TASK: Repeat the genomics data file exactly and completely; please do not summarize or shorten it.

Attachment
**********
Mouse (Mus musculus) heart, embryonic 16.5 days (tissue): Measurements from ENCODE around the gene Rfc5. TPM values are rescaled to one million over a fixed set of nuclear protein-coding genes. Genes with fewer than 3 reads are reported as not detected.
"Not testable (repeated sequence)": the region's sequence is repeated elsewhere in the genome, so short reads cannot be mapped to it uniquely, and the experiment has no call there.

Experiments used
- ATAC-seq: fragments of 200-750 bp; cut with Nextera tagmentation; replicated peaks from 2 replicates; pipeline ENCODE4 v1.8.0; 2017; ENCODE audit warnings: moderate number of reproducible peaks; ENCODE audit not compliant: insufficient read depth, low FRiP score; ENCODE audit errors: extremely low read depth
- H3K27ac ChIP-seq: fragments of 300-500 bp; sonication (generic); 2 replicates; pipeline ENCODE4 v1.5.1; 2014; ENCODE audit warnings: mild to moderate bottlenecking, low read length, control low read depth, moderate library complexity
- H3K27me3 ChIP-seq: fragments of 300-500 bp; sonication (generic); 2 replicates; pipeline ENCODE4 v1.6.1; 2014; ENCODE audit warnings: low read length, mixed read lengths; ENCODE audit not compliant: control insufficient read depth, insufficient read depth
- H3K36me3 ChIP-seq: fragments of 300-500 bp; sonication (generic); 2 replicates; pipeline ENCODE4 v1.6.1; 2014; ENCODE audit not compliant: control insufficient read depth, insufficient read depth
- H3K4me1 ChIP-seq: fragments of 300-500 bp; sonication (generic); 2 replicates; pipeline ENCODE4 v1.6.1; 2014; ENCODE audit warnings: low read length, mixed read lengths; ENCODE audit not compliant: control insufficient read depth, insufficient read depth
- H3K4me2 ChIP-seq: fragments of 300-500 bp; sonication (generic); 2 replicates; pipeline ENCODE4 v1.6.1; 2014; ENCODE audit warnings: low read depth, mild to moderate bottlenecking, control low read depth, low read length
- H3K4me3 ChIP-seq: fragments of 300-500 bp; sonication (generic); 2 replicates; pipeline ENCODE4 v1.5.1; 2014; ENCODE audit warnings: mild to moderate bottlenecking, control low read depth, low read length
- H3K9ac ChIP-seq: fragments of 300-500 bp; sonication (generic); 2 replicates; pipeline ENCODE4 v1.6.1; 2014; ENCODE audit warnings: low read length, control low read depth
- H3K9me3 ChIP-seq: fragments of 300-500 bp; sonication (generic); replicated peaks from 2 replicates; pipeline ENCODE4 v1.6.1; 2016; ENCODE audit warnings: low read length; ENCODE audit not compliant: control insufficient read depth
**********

Mouse (Mus musculus) heart, embryonic 16.5 days (tissue): Measurements from ENCODE around the gene Rfc5. TPM values are rescaled to one million over a fixed set of nuclear protein-coding genes. Genes with fewer than 3 reads are reported as not detected.
"Not testable (repeated sequence)": the region's sequence is repeated elsewhere in the genome, so short reads cannot be mapped to it uniquely, and the experiment has no call there.

Experiments used
- ATAC-seq: fragments of 200-750 bp; cut with Nextera tagmentation; replicated peaks from 2 replicates; pipeline ENCODE4 v1.8.0; 2017; ENCODE audit warnings: moderate number of reproducible peaks; ENCODE audit not compliant: insufficient read depth, low FRiP score; ENCODE audit errors: extremely low read depth
- H3K27ac ChIP-seq: fragments of 300-500 bp; sonication (generic); 2 replicates; pipeline ENCODE4 v1.5.1; 2014; ENCODE audit warnings: mild to moderate bottlenecking, low read length, control low read depth, moderate library complexity
- H3K27me3 ChIP-seq: fragments of 300-500 bp; sonication (generic); 2 replicates; pipeline ENCODE4 v1.6.1; 2014; ENCODE audit warnings: low read length, mixed read lengths; ENCODE audit not compliant: control insufficient read depth, insufficient read depth
- H3K36me3 ChIP-seq: fragments of 300-500 bp; sonication (generic); 2 replicates; pipeline ENCODE4 v1.6.1; 2014; ENCODE audit not compliant: control insufficient read depth, insufficient read depth
- H3K4me1 ChIP-seq: fragments of 300-500 bp; sonication (generic); 2 replicates; pipeline ENCODE4 v1.6.1; 2014; ENCODE audit warnings: low read length, mixed read lengths; ENCODE audit not compliant: control insufficient read depth, insufficient read depth
- H3K4me2 ChIP-seq: fragments of 300-500 bp; sonication (generic); 2 replicates; pipeline ENCODE4 v1.6.1; 2014; ENCODE audit warnings: low read depth, mild to moderate bottlenecking, control low read depth, low read length
- H3K4me3 ChIP-seq: fragments of 300-500 bp; sonication (generic); 2 replicates; pipeline ENCODE4 v1.5.1; 2014; ENCODE audit warnings: mild to moderate bottlenecking, control low read depth, low read length
- H3K9ac ChIP-seq: fragments of 300-500 bp; sonication (generic); 2 replicates; pipeline ENCODE4 v1.6.1; 2014; ENCODE audit warnings: low read length, control low read depth
- H3K9me3 ChIP-seq: fragments of 300-500 bp; sonication (generic); replicated peaks from 2 replicates; pipeline ENCODE4 v1.6.1; 2016; ENCODE audit warnings: low read length; ENCODE audit not compliant: control insufficient read depth